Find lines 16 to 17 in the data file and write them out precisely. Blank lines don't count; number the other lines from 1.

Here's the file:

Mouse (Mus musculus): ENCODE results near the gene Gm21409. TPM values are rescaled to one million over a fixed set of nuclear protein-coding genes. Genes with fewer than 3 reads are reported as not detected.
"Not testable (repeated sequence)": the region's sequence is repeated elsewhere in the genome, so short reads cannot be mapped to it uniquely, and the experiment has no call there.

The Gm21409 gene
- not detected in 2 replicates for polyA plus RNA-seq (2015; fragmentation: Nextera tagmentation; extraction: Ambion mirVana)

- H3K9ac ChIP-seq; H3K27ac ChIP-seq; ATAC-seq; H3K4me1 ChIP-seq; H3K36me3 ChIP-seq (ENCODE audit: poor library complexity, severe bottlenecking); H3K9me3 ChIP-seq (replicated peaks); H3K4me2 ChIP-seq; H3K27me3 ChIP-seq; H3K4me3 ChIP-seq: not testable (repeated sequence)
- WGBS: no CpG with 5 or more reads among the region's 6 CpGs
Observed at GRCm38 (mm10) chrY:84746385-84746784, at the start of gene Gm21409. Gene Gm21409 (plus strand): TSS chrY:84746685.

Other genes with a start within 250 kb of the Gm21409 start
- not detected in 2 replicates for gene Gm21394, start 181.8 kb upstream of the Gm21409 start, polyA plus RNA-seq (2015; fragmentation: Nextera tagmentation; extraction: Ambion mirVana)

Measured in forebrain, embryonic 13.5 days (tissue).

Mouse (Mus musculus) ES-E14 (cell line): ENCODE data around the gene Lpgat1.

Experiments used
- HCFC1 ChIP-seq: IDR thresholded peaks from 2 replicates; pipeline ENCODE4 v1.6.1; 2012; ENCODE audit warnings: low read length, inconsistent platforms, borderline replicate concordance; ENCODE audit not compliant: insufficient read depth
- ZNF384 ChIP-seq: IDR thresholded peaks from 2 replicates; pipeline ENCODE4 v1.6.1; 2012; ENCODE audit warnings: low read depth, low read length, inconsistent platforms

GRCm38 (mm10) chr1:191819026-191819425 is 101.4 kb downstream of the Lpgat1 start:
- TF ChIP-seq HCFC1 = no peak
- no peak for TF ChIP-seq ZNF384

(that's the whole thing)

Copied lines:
- TF ChIP-seq HCFC1 = no peak
- no peak for TF ChIP-seq ZNF384